The Donald E. Bowman bird collection is one of the premier bird collections in the world. This incredible collection contains 405 superbly prepared specimens poised in natural positions that appear perfect to the critic’s eye. The Welder Wildlife Foundation currently houses 300 of these birds and will receive the remainder over the next few years.
The collection contains specimens of most of the waterfowl of North America and many North American raptor, quail, and grouse species. It also contains specimens from throughout the world. The collection represents 170 species from 25 bird families and 92 genera. It also contains specimens of two extinct bird species: the passenger pigeon (Ectopistes migratorius) and heath hen (Tympanuchus cupido cupido), considered a race of the greater prairie-chicken. The Bowman collection also contains authentically reconstructed specimens of other extinct species: the Labrador duck (Camptorhynchus labraddorius), great auk (Pinguinus impennis), pink-headed duck (Rhodonesssa caryophylacea), and Korean crested shellduck (Tadorina cristata).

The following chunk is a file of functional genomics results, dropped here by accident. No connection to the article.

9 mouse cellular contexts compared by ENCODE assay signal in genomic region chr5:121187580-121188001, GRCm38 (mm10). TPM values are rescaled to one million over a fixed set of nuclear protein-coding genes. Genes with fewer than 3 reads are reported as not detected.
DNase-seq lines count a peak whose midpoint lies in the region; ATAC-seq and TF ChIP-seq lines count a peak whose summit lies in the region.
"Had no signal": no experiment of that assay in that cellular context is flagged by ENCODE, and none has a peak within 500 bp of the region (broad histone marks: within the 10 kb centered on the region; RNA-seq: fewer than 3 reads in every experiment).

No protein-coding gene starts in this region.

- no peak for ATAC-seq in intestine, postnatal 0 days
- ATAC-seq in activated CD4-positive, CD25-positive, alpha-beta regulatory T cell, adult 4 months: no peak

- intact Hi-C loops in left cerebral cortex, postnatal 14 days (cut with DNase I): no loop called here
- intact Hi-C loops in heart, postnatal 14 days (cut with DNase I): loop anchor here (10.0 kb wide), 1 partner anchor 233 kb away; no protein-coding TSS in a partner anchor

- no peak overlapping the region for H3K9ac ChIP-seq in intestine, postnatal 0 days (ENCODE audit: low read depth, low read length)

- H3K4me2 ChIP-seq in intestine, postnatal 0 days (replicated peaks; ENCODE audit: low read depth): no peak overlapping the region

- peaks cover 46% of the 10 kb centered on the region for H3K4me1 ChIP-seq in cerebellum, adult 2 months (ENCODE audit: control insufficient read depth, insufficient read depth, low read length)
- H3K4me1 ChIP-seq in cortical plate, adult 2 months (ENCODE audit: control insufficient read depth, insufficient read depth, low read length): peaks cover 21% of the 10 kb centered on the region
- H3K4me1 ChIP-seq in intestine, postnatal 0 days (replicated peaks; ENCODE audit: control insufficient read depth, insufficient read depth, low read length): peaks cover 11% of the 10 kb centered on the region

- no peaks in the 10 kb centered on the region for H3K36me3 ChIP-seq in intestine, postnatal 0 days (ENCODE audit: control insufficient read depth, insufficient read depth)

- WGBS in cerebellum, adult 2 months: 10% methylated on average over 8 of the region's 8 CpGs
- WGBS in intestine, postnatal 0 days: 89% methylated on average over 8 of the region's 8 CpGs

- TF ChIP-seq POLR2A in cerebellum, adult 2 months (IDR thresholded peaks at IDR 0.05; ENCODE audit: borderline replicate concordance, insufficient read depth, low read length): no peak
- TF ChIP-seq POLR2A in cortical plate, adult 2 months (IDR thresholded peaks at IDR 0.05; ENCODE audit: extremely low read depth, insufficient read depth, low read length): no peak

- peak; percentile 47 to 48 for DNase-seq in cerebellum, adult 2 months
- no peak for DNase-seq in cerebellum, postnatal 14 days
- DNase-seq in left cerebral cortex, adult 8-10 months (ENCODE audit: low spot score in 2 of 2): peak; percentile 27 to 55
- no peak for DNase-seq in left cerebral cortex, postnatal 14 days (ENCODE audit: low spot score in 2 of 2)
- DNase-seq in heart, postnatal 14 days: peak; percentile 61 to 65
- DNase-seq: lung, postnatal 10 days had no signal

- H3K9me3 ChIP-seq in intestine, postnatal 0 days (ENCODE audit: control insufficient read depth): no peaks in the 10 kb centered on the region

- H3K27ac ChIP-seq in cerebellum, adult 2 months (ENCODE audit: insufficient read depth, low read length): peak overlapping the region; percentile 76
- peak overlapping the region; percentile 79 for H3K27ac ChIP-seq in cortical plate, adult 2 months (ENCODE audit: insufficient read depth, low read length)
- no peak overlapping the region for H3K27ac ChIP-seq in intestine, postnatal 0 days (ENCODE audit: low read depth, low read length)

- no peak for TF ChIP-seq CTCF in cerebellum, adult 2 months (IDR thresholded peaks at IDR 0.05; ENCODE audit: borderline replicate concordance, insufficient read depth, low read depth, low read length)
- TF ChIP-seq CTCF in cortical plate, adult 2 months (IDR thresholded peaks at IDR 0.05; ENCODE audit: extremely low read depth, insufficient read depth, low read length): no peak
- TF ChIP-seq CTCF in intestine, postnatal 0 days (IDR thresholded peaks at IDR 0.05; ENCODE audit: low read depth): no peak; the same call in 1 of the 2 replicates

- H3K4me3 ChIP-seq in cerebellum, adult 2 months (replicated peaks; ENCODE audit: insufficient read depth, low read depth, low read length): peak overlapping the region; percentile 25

The majority of birds in his collection were donated to the Welder Wildlife Foundation in March 2003. Don Bowman’s technique has been featured in professional bird taxidermy publications and is used by many taxidermists, including the internationally renowned Jonas Bros of Denver, Colorado.
The Francis Lee Jaques collection consists of three extraordinary three-dimensional dioramas and six murals depicting wildlife and habitats found on the Welder Wildlife Foundation’s Refuge. Jaques was commissioned in 1956 by Dr. Clarence Cottam to create these murals.
Francis Lee Jaques (1887-1969) was a celebrated artist who spent much of his career (1924-1942) as a staff artist for the American Museum of Natural History in New York City. Throughout his career he illustrated over 70 books and painted more than 80 murals. Jaques’ expeditions to create sketches for murals took him from Alaska to South America. Additional works by Jaques are still on display at the American Museum of Natural History in New York City, the Museum of Science in Boston, the Peabody Museum in New Haven, the Academy of Natural Sciences in Philadelphia, and the Bell Museum of Natural History at the University of Minnesota. A traveling exhibit of his works entitled “Francis Lee Jaques: Master Artist of the Wild” is still available from the Bell Museum and contains 70 paintings, drawings and watercolors; one sculpture, ten photos, and six interpretive panels.
His illustrations appeared in magazines such as Life, Saturday Evening Post, Outdoor Life, and Field and Stream. He strove not to record details, but to interpret meaning in nature. He is quoted as saying, “I think that the painter of wilderness life must be at heart an interpreter.”